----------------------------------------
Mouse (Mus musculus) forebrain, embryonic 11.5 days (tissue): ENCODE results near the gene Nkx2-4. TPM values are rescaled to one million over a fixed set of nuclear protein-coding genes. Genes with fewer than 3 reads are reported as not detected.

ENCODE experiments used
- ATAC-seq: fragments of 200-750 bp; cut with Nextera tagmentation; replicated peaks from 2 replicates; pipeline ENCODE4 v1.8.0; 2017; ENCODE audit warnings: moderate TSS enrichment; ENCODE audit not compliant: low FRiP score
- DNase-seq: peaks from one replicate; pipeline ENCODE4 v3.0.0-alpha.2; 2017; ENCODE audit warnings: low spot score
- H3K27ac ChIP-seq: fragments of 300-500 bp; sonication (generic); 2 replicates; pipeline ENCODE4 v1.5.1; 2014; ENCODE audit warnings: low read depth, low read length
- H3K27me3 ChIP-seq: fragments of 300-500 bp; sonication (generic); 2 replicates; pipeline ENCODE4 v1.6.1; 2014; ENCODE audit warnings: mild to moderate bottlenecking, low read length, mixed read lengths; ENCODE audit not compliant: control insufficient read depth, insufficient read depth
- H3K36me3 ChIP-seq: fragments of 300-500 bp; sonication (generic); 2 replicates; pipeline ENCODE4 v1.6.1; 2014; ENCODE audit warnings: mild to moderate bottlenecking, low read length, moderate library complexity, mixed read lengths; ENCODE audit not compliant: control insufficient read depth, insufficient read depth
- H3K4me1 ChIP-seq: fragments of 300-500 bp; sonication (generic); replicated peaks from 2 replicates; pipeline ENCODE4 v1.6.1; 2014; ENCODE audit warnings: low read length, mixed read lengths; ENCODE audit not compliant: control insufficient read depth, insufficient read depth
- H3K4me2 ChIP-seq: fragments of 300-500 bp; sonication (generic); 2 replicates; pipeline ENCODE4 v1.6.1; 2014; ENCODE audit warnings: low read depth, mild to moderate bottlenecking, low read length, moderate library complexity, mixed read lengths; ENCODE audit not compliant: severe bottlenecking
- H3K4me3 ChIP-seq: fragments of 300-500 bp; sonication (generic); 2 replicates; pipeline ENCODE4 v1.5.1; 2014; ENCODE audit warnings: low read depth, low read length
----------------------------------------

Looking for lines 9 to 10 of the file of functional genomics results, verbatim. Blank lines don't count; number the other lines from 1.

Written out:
- H3K4me2 ChIP-seq: fragments of 300-500 bp; sonication (generic); 2 replicates; pipeline ENCODE4 v1.6.1; 2014; ENCODE audit warnings: low read depth, mild to moderate bottlenecking, low read length, moderate library complexity, mixed read lengths; ENCODE audit not compliant: severe bottlenecking
- H3K4me3 ChIP-seq: fragments of 300-500 bp; sonication (generic); 2 replicates; pipeline ENCODE4 v1.5.1; 2014; ENCODE audit warnings: low read depth, low read length